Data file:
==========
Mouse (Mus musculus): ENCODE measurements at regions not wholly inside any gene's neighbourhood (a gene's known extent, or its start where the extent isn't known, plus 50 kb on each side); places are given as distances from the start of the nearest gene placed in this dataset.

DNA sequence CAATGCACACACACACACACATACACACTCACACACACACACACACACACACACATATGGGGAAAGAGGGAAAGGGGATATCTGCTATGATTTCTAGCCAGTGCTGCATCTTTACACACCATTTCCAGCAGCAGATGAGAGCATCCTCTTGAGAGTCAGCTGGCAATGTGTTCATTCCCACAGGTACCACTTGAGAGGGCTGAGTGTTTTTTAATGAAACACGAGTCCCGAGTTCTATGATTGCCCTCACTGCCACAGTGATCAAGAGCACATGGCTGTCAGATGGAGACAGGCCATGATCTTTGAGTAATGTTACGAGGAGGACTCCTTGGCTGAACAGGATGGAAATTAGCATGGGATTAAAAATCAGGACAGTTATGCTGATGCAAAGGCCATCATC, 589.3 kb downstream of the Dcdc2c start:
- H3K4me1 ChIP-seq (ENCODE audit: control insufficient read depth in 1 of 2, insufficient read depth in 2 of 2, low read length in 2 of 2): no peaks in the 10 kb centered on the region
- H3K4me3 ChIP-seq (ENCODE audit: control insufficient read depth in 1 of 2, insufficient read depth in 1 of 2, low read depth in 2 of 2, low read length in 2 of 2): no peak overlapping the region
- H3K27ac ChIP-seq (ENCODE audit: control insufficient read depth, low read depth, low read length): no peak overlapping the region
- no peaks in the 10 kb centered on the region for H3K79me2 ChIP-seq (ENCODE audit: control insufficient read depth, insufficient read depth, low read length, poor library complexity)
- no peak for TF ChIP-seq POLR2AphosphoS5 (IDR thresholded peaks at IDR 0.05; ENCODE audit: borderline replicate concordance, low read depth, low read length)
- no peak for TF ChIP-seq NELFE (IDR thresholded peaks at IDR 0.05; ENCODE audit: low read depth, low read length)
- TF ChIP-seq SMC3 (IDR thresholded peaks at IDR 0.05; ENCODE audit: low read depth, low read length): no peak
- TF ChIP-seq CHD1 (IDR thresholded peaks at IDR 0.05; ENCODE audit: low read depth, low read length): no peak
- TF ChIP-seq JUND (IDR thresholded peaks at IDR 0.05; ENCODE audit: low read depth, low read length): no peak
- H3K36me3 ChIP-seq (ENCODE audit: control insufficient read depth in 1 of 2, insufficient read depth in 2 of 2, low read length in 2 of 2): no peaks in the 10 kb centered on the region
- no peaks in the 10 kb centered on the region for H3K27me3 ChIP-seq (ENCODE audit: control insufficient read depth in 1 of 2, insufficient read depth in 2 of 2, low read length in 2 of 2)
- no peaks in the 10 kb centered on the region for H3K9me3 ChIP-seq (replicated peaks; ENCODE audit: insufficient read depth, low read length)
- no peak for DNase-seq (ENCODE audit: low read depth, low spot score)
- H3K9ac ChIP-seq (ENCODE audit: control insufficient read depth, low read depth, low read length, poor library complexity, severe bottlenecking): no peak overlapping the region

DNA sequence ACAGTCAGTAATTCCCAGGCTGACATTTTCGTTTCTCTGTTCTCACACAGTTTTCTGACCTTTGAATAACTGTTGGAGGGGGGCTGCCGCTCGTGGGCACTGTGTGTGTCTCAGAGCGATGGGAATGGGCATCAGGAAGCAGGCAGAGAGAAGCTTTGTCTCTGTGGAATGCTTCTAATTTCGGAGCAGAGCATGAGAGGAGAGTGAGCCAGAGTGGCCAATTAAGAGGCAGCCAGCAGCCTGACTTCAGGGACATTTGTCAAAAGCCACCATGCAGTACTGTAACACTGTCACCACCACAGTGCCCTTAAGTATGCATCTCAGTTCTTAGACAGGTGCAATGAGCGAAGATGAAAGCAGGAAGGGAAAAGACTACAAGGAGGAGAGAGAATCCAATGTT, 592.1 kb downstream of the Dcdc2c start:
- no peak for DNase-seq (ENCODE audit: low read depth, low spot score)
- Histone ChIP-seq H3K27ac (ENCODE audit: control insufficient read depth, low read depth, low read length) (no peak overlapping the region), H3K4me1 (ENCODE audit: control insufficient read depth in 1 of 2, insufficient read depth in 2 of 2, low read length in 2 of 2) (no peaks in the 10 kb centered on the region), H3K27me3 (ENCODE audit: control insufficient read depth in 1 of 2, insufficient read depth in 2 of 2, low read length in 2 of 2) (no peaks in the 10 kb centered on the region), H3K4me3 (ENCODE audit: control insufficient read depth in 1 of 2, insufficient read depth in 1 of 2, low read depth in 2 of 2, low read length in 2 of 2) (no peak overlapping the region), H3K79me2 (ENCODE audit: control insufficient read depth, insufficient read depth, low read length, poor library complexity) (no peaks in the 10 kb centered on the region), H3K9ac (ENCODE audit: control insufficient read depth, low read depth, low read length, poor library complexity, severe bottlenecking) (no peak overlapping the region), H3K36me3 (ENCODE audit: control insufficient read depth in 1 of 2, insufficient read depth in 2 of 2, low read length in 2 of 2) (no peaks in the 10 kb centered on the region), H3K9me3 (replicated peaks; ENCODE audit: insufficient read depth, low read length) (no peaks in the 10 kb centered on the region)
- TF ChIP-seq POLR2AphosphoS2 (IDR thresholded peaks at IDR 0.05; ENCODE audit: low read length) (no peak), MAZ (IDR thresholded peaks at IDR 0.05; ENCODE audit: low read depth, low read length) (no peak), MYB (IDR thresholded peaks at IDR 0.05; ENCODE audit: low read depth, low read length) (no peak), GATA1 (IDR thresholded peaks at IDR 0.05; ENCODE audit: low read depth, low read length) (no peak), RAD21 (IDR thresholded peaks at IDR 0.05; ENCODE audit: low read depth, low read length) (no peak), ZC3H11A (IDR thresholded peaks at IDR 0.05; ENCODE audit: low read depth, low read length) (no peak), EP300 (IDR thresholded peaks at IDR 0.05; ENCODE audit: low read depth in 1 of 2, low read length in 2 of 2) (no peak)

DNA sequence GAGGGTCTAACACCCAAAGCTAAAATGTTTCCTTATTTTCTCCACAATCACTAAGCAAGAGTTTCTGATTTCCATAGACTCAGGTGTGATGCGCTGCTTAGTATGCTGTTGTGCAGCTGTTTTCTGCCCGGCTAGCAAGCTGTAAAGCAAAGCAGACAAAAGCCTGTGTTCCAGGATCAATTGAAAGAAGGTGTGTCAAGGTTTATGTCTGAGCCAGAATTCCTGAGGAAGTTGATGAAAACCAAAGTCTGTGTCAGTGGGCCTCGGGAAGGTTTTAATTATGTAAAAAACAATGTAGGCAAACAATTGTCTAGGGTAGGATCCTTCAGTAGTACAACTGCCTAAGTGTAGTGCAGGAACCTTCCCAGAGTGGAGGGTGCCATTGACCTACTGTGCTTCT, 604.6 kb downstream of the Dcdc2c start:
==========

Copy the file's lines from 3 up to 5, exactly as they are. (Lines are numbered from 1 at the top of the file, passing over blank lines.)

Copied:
- H3K4me1 ChIP-seq (ENCODE audit: control insufficient read depth in 1 of 2, insufficient read depth in 2 of 2, low read length in 2 of 2): no peaks in the 10 kb centered on the region
- H3K4me3 ChIP-seq (ENCODE audit: control insufficient read depth in 1 of 2, insufficient read depth in 1 of 2, low read depth in 2 of 2, low read length in 2 of 2): no peak overlapping the region
- H3K27ac ChIP-seq (ENCODE audit: control insufficient read depth, low read depth, low read length): no peak overlapping the region